The University of Utah needs to remain competitive among institutions of higher education if it is to continue providing the same level of economic and cultural benefits the state has grown accustomed to, university President Chase Peterson told the Salt Lake Rotary Club Tuesday.

Peterson detailed the strengths of the school and warned of the problems it faces in his university report."If I was asked to give a general summary of how the university is doing, I would have to say it has never been going better," Peterson said. "But simultaneously, we have never been in a more precarious position, made worse, obviously, by the threat of the tax rollback."

He cited the current dean vacancy in the School of Medicine as an example of the impact the proposed tax rollback is having.

"We've decided we can't recruit for the opening right now because no strong candidate would make a decision to come here until they find out what happens in November," he said.

Peterson detailed four reasons why a good state university is important to maintain. Those reasons include: educating and teaching students for a competitive world, fostering research, cultural enrichment and fueling the state's economy through the technological work of its faculty.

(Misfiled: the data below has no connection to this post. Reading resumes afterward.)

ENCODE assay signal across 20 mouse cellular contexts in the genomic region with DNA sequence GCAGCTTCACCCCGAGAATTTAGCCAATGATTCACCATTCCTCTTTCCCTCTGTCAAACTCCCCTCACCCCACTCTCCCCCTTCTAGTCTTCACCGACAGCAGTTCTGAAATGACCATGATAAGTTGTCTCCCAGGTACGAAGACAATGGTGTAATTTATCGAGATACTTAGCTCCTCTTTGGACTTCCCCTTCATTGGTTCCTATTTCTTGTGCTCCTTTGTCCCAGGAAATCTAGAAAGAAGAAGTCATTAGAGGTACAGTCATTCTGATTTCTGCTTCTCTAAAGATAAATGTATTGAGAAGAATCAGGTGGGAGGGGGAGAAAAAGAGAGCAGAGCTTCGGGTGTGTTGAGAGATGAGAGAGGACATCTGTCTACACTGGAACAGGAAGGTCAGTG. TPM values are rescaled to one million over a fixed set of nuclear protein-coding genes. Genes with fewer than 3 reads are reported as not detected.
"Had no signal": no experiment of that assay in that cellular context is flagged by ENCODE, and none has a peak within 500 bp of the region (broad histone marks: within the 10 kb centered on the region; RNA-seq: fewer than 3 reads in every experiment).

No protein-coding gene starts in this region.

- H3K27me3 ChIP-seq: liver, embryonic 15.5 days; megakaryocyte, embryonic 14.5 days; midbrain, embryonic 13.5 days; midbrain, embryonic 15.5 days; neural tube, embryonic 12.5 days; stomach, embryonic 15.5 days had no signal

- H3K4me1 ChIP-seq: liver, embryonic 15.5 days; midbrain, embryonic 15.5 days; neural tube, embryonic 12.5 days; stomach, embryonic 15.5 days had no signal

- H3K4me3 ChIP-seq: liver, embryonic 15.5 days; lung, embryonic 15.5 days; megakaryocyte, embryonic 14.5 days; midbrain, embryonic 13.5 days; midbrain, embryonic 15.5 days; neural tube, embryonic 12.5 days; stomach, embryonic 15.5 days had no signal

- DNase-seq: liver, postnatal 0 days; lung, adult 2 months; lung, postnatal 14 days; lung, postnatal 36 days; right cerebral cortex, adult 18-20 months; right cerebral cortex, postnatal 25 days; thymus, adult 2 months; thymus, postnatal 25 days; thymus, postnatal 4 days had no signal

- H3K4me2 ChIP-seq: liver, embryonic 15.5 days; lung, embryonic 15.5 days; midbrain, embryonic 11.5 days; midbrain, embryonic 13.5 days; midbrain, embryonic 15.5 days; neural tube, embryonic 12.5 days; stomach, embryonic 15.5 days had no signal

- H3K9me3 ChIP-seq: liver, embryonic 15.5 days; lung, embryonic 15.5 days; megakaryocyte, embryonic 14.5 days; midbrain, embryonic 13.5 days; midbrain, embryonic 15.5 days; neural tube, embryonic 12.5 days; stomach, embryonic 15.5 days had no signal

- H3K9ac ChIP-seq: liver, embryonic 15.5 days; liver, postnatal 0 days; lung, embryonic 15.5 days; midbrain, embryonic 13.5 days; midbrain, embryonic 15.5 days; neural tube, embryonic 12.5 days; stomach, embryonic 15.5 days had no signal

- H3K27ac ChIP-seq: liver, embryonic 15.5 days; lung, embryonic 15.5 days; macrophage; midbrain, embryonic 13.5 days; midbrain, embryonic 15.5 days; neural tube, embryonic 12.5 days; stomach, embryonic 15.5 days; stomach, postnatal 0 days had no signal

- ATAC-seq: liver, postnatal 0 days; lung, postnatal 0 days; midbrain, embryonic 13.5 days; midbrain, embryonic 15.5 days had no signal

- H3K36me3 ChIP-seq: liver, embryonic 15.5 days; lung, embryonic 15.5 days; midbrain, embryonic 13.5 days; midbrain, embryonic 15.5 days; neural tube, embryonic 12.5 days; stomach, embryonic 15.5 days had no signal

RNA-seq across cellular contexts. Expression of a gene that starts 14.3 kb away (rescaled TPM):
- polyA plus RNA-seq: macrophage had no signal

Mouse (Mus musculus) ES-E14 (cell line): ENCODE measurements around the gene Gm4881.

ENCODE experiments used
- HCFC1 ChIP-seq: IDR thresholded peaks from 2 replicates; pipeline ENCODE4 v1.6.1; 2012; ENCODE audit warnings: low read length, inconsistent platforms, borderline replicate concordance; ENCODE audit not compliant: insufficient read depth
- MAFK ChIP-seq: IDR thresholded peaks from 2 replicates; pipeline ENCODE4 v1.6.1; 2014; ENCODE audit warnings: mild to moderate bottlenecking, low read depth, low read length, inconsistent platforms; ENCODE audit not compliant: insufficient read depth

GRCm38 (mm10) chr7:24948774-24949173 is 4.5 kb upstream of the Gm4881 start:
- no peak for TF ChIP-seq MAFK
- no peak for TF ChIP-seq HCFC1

One of the strengths Peterson pointed to was the cost of education at the U. to the average taxpayer when compared to other states in the region. The $110 million raised through taxes, an average of $66 per resident, is multiplied into revenues exceeding $500 million generated by the institution's successful programs.

He said that this 1-to-4 ratio far exceeds the nearly 1-to-2 ratio the University of Wyoming enjoys and the and the 1-to-2 ratio of the University of Idaho. Much of the money is produced through the creation of spin-off industries.

"It took decades to get here, it didn't happen overnight," Peterson said. "It can change in one day in November."

Another plus of the school, he said, is its status as the second largest overall employer in the state. When wages supported by state appropriations are removed from the figures, the U. still ranks fifth among private firms.